Trauma-Informed Clinical Art Therapy

Trauma-Informed Clinical Art Therapy approaches and methods can be effective with children, adults, families and communities that have experienced interpersonal violence, have experienced child maltreatment, the effects of poverty, may be victims or witnesses to homicide, combat or war, natural disasters, terrorism, hate-crimes, or are experiencing complicated grief, medical illness, and people facing the challenges of addiction. The expressive and sensory, or embodied qualities of art are key to helping individuals communicate traumatic memories, repair and recover.

What is Trauma?
The pioneering work of psychiatrists Dr. Bruce Perry and Dr. Bessel van der Kolk over recent decades has advanced an understanding of how trauma and adverse experiences are processed by the brain. Malchiodi (2015) defines trauma as “an experience that creates a lasting, substantial, psychosocial, and somatic impact” (p. 4) that can be “single occurrences such as an accident or witnessing an injury to another or several experiences that become traumatic in their totality” (p. 4). Perry, when asked in a 2016 interview how he defines trauma, provided this explanation:

Despite using that word all the time, the psychiatric field still debates how to define it. Is trauma an external event? Is it the way we experience that event? Is it the long-term changes in emotional and physical functioning that follow the event? I define trauma as an experience, or pattern of experiences, that impairs the proper functioning of the person’s stress-response system, making it more reactive or sensitive.

Perry, 2017, p. 5

Malchiodi’s (2015) framework for understanding trauma is that it is “an autonomic, physiological, and neurological response to overwhelming events or experiences that creates a secondary psychological response” (p. 3), citing the work of Perry (2009). Stress-responses are adaptive and dynamic responses to change or potential threats and can produce elevations in heart and respiration rates, raised cortisol levels, the release of glucose (Perry, 2016). Moreover, activation of the stress-response can be positive, and according to Perry can build the capacity to manage challenges.

Predictable, controllable, and moderate activation of the stress-response system has been shown to build our capacity to manage challenges. When a child has the opportunity to challenge herself in the presence of supportive adults, it builds resilience. It’s the dose, the pattern, and the controllability that determine whether the stress is adaptive or harmful (p. 4).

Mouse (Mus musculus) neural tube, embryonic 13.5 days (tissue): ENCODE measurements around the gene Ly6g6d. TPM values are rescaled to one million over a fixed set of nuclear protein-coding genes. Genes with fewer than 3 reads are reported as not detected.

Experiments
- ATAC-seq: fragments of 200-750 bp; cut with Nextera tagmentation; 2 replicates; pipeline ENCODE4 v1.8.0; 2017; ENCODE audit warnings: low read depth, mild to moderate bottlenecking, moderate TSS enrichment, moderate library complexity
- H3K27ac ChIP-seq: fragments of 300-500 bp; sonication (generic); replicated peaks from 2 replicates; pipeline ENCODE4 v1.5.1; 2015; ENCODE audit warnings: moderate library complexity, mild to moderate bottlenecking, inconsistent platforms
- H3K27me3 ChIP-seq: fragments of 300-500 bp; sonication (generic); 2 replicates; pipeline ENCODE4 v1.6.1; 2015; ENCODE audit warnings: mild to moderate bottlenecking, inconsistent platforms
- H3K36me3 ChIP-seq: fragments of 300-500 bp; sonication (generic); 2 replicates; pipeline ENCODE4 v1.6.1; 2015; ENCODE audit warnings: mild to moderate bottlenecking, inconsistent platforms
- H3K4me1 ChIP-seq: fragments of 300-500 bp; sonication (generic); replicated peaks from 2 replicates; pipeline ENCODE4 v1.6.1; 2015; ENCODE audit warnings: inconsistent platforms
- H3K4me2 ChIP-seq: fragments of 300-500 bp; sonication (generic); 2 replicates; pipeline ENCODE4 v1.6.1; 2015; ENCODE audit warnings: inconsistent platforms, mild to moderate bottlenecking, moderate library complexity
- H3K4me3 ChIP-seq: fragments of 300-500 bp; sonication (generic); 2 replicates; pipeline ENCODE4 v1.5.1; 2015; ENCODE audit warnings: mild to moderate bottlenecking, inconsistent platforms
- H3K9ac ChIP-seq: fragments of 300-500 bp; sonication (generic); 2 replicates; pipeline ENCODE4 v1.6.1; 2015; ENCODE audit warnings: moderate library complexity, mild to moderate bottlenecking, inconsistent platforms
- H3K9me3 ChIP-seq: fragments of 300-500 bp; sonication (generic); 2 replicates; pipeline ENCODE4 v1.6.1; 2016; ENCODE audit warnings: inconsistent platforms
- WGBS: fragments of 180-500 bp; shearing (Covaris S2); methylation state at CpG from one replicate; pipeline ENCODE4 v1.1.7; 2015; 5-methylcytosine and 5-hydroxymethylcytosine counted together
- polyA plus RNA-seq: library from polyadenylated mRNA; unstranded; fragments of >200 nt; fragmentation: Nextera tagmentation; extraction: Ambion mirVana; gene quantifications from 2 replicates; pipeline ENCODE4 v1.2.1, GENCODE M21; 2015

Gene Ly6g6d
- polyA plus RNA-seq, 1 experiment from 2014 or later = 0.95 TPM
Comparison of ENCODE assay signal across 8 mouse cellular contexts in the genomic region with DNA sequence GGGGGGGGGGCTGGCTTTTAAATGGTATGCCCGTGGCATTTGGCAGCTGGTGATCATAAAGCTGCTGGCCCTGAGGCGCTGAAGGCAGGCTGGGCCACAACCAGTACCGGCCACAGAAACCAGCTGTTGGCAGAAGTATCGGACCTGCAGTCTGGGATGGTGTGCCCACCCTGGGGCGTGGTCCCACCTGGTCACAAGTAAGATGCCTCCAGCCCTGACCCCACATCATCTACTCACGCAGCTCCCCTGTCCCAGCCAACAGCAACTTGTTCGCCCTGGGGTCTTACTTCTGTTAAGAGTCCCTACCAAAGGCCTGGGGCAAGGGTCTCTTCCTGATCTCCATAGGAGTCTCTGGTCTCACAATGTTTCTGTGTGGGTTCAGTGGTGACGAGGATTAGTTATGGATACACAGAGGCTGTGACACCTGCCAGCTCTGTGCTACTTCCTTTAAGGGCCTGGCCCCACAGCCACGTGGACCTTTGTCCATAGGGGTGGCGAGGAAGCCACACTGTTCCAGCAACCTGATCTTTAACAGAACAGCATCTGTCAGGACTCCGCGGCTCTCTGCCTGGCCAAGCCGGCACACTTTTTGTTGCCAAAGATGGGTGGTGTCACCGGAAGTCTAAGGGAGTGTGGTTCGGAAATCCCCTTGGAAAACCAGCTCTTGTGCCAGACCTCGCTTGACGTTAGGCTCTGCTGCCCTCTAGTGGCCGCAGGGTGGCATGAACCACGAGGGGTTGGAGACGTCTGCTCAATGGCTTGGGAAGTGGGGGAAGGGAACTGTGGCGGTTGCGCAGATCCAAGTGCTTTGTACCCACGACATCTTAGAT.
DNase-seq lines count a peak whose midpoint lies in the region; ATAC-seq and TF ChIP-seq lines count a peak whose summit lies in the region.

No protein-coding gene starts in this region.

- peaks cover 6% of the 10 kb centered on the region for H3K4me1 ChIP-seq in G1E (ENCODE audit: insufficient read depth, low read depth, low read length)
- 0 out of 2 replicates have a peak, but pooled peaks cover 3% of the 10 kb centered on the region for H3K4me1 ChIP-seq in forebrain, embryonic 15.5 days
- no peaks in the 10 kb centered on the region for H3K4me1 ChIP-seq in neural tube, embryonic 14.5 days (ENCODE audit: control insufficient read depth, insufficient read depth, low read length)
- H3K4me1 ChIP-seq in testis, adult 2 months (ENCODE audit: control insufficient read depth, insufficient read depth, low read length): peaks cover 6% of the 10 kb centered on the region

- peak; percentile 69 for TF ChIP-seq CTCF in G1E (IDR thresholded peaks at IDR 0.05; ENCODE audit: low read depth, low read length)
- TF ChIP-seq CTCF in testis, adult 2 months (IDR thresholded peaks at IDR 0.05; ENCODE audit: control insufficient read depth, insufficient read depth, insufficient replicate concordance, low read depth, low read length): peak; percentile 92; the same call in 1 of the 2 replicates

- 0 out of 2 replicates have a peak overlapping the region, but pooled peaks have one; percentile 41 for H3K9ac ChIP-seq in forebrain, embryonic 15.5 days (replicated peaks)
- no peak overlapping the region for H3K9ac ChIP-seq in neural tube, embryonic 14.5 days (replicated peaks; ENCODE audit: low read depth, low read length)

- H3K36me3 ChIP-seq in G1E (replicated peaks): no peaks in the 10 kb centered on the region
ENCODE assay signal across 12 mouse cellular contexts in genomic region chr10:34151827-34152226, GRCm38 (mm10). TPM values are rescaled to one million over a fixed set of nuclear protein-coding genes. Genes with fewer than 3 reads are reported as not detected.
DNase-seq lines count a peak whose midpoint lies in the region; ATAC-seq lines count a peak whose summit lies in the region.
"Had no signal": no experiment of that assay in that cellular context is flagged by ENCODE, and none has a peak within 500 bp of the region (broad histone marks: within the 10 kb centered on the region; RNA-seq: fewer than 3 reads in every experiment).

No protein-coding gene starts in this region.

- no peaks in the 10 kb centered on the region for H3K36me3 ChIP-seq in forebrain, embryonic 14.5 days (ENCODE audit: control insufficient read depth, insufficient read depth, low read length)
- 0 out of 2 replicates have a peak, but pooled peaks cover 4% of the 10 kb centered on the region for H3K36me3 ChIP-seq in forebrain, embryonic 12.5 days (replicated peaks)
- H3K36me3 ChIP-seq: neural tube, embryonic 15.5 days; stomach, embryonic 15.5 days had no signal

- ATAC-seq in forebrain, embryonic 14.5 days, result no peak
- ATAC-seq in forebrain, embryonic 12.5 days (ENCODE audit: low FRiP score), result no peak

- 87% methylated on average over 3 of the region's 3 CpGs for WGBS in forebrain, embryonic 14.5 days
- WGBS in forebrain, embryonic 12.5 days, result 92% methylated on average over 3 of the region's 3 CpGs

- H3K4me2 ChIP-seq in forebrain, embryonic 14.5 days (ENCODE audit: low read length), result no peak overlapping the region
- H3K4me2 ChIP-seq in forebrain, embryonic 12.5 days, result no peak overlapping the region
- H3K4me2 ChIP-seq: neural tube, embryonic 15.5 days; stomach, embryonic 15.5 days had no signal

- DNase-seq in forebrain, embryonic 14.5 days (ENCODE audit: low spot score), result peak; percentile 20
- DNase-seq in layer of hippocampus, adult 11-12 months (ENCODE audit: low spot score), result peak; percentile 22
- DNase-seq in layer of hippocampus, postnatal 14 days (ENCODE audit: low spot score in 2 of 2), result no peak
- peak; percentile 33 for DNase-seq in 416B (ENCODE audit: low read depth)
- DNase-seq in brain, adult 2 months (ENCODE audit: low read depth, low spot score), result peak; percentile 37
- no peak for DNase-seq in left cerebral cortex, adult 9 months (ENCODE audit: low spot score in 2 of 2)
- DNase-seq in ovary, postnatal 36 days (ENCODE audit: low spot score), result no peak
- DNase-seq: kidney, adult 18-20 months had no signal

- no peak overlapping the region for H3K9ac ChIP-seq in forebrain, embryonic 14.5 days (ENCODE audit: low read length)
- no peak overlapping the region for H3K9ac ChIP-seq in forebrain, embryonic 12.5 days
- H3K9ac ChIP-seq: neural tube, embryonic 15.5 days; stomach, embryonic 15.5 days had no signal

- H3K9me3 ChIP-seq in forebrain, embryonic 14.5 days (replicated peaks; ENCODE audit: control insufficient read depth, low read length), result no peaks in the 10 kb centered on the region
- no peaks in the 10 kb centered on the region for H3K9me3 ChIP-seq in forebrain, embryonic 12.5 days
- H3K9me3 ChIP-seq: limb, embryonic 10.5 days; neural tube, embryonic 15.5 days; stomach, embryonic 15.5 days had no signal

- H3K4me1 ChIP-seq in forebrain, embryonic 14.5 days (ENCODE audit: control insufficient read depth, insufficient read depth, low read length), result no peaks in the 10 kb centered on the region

Researchers with the Center on the Developing Child, Harvard University, suggest ‘toxic stress’ occurs in children who are exposed to prolonged adverse experiences including “physical or emotional abuse, chronic neglect, caregiver substance abuse or mental illness, exposure to violence, and/or the accumulated burdens of family economic hardship” (National Scientific Council on the Developing Child, 2014, par. 4). However, serious stress can be buffered by relationships that are supportive and positive, making the stress responses temporary.

Art Therapy Online

Art Therapy Online is available due to the advances in online technology using video chat services and phone therapy, clinical art therapy and counselling is possible, and even preferred by some clients. The connection that was previously only possible through face-to-face counselling is now available through secure, private eCounselling Services. Even art therapy is possible online.

No Boundaries: With online counselling, you have the ability to connect with a therapist or counsellor who is not in your area. As long as you have internet or telephone access you can connect at a time and from a place convenient to you,

Efficiency: Greater flexibility in appointment times is possible, without the travel time to get to your appointment.

Communication Channels: Online therapy enables you to open your therapy application on your computer, tablet or phone and get help right away. This includes secure and private SMS/chat, video, and phone therapy options.

Privacy/Confidentiality: Using online therapy provides users with complete privacy and confidentiality. Therapists who provide online services are bound by the same strict laws, as is the case with their brick and mortar business and face-to-face client sessions. Your therapy sessions are protected by Canada’s federal law, the Personal Information Protection and Electronic Documents Act (PIPEDA), is comparable in many ways to the Health Insurance Portability and Accountability Act (HIPAA) in the United States. Furthermore, your chat sessions are also secured by various bank-grade encryption levels, which only you and your therapist can access. Lastly, should you still not feel comfortable with therapy, even online therapy, you have the ability to sign up anonymously using an alias.

Pricing: Typically, online therapy is more affordable than face-to-face therapy services and is generally recognized by some major insurance companies the same way face-to-face therapy is. This can help reduce cost without compromising the level of care and attention you receive.